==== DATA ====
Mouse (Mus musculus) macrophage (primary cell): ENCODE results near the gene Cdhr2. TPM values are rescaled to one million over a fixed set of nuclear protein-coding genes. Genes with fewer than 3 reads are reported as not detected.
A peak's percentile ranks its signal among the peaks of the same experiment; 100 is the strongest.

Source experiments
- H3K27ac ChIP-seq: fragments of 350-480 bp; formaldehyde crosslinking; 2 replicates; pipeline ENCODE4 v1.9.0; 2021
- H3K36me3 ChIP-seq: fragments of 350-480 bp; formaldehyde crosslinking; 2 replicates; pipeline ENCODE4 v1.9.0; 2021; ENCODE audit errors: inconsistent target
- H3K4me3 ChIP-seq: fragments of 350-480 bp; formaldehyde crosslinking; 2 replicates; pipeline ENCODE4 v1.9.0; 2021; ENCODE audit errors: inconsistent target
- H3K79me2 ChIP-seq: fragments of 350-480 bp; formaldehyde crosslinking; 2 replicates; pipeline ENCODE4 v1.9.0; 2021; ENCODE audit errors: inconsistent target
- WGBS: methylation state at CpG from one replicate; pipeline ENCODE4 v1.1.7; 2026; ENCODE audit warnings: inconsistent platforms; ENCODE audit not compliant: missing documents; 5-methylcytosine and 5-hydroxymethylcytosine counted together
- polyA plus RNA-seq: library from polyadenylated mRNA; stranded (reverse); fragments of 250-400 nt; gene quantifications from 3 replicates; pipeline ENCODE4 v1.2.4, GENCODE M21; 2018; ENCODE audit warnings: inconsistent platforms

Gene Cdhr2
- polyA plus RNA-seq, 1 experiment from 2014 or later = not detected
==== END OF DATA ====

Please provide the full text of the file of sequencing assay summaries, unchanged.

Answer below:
Mouse (Mus musculus) macrophage (primary cell): ENCODE results near the gene Cdhr2. TPM values are rescaled to one million over a fixed set of nuclear protein-coding genes. Genes with fewer than 3 reads are reported as not detected.
A peak's percentile ranks its signal among the peaks of the same experiment; 100 is the strongest.

Source experiments
- H3K27ac ChIP-seq: fragments of 350-480 bp; formaldehyde crosslinking; 2 replicates; pipeline ENCODE4 v1.9.0; 2021
- H3K36me3 ChIP-seq: fragments of 350-480 bp; formaldehyde crosslinking; 2 replicates; pipeline ENCODE4 v1.9.0; 2021; ENCODE audit errors: inconsistent target
- H3K4me3 ChIP-seq: fragments of 350-480 bp; formaldehyde crosslinking; 2 replicates; pipeline ENCODE4 v1.9.0; 2021; ENCODE audit errors: inconsistent target
- H3K79me2 ChIP-seq: fragments of 350-480 bp; formaldehyde crosslinking; 2 replicates; pipeline ENCODE4 v1.9.0; 2021; ENCODE audit errors: inconsistent target
- WGBS: methylation state at CpG from one replicate; pipeline ENCODE4 v1.1.7; 2026; ENCODE audit warnings: inconsistent platforms; ENCODE audit not compliant: missing documents; 5-methylcytosine and 5-hydroxymethylcytosine counted together
- polyA plus RNA-seq: library from polyadenylated mRNA; stranded (reverse); fragments of 250-400 nt; gene quantifications from 3 replicates; pipeline ENCODE4 v1.2.4, GENCODE M21; 2018; ENCODE audit warnings: inconsistent platforms

Gene Cdhr2
- polyA plus RNA-seq, 1 experiment from 2014 or later = not detected